Video problem fails to spoil fun for many Lubbock fans
BY WILLIAM KERNS | A-J entertainment editor
Lubbock-born singer-songwriter Charles Hardin “Buddy” Holly was honored posthumously Wednesday — his 75th birthday — with the 2,447th star on the Hollywood Walk of Fame.
More than 500 people swarmed to Los Angeles just to see the 11:30 a.m. ceremony in person, according to Ana Martinez, who has produced hundreds of similar ceremonies for the Hollywood Chamber of Commerce.
About 80 fans and Holly family members showed up at
the Buddy Holly Center in Lubbock by 1:30 p.m. Wednesday to observe a live video feed of the ceremony by KCBD-TV, said center director Brooke Witcher.
The hometown fans applauded whenever they heard fans in Hollywood cheering Holly’s name.
But the streaming Internet would not properly broadcast in Lubbock, and the half-hour video feed had problems.
Visuals never were sharp, but the real problem was the sound, which, for the largest part of the half hour, could not be understood at all.
Gary and Ramona Tollett, who sang backing vocals on Buddy Holly’s “That’ll Be the Day” 54 years ago, were not at all pleased.
Speaking for many, Gary at last concluded, “It was a waste of time. You couldn’t see anything. You darn sure couldn’t hear anything. Therefore, we did not enjoy anything. People all around me were getting up to leave the room.”
Responding to an email, Martinez called The Avalanche-Journal and reported Leron Gubler, president of the Hollywood Chamber of Commerce, was the emcee. Aside from Buddy’s widow, Maria Elena Holly, and Phil Everly, Peter Asher and Gary Busey — and everyone could hear Busey say, “God bless Buddy Holly! — the only other person to speak was Los Angeles City Councilman Tom Labonge,
It was Labonge who, acting upon Los Angeles resident Kevin Magowan’s request, enticed the City Council to vote and decree Wednesday — Sept. 7, Buddy Holly’s birthday — to be “Buddy Holly Day” in all of LA.
Meanwhile, at the Buddy Holly Center, a number of fans asked why the Lubbock City Council had not followed suit and decreed Wednesday to be “Buddy Holly Day” in Lubbock, the musician’s hometown.
Despite the unexpected technical glitch, it appeared most visitors stayed and capitalized on the fun offered throughout the day at the Buddy Holly Center.
No doubt deserving some praise for lifting spirits were British musician and director John Banister; Andy Christopher, star of Lubbock Moonlight Musicals’ “Buddy, The Buddy Holly Story”; and Eddy Weir, the late Holly’s nephew.
Although not on the announced program, the trio walked to their cars, collected their guitars and gave an impromptu concert of Holly songs in the Buddy Holly Center’s courtyard.
Fans again applauded, and Shauna Wiseman, a 30-year-old woman with Down syndrome, continually danced both in the audience and in front of the musicians.
Christopher, by the way, pointed out that this year’s final performance of the Holly stage musical will be at today’s opening of the Clovis Music Festival in Clovis, N.M.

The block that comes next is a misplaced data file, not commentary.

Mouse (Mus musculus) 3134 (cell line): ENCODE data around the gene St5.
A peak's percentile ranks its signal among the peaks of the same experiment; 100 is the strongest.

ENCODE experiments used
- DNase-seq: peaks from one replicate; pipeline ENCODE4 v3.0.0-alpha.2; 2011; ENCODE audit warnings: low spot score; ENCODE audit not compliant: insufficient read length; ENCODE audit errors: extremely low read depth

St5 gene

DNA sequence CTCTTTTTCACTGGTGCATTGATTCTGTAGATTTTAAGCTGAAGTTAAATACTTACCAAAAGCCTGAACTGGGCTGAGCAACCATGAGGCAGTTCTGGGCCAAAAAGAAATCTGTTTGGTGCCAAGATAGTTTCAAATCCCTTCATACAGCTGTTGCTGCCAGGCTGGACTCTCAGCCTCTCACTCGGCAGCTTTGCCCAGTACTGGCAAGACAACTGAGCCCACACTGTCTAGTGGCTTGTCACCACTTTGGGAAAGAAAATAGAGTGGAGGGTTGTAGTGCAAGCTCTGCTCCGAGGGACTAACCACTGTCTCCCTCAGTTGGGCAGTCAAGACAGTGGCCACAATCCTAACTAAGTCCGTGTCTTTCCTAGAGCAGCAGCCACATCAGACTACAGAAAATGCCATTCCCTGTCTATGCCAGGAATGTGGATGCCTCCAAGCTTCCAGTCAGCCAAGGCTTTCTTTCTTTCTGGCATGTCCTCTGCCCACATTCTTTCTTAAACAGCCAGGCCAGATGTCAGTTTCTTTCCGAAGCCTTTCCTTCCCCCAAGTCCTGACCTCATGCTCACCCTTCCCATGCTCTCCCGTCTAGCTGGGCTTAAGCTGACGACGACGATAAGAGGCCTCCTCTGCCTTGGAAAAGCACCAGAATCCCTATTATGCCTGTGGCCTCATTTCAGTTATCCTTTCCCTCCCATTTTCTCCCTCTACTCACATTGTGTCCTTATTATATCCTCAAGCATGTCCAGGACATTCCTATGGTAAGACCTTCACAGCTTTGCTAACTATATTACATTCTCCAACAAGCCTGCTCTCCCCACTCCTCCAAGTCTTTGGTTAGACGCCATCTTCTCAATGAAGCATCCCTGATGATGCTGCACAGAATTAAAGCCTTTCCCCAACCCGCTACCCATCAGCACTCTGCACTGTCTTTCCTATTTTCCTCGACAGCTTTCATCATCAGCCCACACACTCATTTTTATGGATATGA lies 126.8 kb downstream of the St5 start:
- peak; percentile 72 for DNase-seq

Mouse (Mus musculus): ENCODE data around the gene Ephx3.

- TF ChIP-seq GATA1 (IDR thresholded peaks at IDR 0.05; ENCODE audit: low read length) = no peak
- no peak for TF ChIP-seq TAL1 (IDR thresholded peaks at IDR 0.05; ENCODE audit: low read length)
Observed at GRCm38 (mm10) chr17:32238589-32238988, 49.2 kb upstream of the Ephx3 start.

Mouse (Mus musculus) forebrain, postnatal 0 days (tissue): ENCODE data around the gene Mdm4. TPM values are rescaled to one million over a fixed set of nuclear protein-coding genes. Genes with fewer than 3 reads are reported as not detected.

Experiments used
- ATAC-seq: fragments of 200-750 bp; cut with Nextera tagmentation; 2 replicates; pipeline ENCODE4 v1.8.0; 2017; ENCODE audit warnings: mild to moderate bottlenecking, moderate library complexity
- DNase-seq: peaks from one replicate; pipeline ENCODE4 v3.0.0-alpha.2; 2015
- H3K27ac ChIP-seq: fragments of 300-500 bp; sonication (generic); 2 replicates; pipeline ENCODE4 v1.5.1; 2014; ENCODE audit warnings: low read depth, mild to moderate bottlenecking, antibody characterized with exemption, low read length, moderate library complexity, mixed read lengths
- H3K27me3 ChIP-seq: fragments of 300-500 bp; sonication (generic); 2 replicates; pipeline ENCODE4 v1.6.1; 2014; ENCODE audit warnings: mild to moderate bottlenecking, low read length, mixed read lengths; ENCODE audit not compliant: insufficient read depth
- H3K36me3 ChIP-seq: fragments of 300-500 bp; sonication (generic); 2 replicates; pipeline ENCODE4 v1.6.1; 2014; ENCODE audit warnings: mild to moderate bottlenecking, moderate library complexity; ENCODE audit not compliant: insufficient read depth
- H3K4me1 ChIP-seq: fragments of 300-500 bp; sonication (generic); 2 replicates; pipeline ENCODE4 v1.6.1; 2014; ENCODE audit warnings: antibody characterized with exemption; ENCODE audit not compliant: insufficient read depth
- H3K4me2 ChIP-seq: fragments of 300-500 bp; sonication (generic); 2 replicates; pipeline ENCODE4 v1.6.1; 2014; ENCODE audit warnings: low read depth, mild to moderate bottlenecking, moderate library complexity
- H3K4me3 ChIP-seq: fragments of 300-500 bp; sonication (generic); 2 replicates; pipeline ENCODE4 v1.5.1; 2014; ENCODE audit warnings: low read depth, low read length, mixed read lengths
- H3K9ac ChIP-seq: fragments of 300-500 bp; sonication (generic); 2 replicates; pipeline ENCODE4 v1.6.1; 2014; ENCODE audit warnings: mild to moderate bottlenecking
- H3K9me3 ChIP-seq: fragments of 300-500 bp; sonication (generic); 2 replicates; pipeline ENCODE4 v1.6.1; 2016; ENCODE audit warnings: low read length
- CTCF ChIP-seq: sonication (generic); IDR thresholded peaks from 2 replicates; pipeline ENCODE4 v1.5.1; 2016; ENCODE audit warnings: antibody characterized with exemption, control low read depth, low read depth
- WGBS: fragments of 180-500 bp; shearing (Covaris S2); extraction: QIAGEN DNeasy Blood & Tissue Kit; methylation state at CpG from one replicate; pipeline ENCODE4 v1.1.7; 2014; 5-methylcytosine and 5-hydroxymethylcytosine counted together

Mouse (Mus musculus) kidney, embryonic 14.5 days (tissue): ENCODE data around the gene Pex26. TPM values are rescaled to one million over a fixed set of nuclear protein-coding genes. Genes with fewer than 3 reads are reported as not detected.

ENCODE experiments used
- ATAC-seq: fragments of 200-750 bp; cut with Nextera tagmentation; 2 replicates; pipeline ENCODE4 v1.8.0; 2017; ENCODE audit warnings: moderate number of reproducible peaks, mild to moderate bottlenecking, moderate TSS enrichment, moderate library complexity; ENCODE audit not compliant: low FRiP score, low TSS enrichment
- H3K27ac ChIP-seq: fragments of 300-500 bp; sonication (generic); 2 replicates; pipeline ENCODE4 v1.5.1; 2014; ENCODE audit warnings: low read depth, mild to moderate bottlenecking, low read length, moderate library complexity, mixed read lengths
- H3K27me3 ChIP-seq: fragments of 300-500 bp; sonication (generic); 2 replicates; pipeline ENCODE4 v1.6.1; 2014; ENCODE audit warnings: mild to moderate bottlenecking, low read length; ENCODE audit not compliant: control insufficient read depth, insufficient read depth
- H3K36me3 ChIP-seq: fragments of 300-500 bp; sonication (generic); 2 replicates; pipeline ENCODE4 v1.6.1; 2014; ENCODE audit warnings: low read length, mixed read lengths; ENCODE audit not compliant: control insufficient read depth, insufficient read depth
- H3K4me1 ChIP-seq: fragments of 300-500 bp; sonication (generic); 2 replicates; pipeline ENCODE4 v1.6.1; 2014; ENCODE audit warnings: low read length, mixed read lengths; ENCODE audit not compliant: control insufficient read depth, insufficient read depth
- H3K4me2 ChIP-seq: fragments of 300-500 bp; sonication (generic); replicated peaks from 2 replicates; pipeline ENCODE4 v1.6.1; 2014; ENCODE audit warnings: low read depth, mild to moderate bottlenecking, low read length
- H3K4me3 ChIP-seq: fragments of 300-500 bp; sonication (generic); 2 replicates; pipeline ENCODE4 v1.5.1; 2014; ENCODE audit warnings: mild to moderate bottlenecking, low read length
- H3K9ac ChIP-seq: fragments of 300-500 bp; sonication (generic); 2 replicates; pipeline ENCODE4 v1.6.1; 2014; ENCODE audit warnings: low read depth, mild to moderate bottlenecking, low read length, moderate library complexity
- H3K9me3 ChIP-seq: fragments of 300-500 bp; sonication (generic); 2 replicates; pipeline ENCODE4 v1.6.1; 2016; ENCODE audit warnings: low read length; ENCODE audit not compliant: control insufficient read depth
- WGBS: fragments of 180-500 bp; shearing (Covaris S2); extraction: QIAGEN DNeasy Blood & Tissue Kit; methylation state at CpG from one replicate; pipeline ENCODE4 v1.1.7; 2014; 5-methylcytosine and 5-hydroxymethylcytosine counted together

As for Christopher, he also can be seen starring in “Godspell” the next three weekends at the Garza Theater in Post.
Already, he has made plans to move to New York City in January and begin auditioning for stage projects there. Three years ago, he planned a career in medicine; the music and theater bugs double-teamed him.
Not surprisingly, fans appeared to be arriving continually at the Buddy Holly Center from all directions on the map, most looking forward to the guided tour of the Buddy Holly Gallery, birthday cake and punch and, of course, more hours of live music.
Hal and Sandy Wilkerson dropped in from Tulia, and Sandy said her husband is the real rock ’n’ roll fan.
“Well, the older rock ’n’ roll,” he said, smiling. Both said they like Buddy Holly music.
Nadine Lealert and Peggy Brando, describing themselves as two widows from Amarillo, said Wednesday marked their first visit to the Buddy Holly Center. Peggy, especially, was excited by an opportunity to have her photograph taken with Buddy’s older brothers, Larry and Travis Holley, one at a time.
The brothers had been sitting on the front row during the video feed from Los Angeles.
“That was pretty disappointing,” said Travis.
Outside, Joe Hays was having his own picture taken with the giant sculpture of Holly’s black eyeglasses.
He and his wife, Sheilda, call Senoia, Ga., home, but they are on a road trip, their intention being to simply explore most of Texas.
“We just saw a sign that said ‘Buddy Holly,’ and we decided to pull over and check it out. Then we found out all these events were happening,” Sheilda said.
Buddy Holly Center curator Jacqueline Bober found 50 to 60 fans inside the Holly Gallery when she prepared to give the annual gallery tour at 3 p.m.
She maintained control, sharing historical facts and fun factoids, and appeared to have a good time in the process.
Those taking the tour received more than one bonus.
Making a special appearance was Echo McGuire Griffith, Buddy’s high school girlfriend. She smiled while revealing she actually dated both Buddy Holly and his best friend, Bob Montgomery, in the beginning.
“I usually went with one to a football game on Friday night, and to the movies with the other on Saturday night,” said Griffith.
Echo’s husband, Ron, revealed Echo still has 35 photographs of her and Buddy together that no one has ever seen.
Rather than market the pictures, she plans to include them in a book she has started to write.
The Tolletts joined Bober when the guided tour reached Holly’s recording sessions in 1957, offering a detailed account of their work with Holly and producer Norman Petty on “That’ll Be the Day.”
More visitors arrived when “Happy Birthday” was sung, cake was served and local musicians entertained during the celebration’s last few hours.
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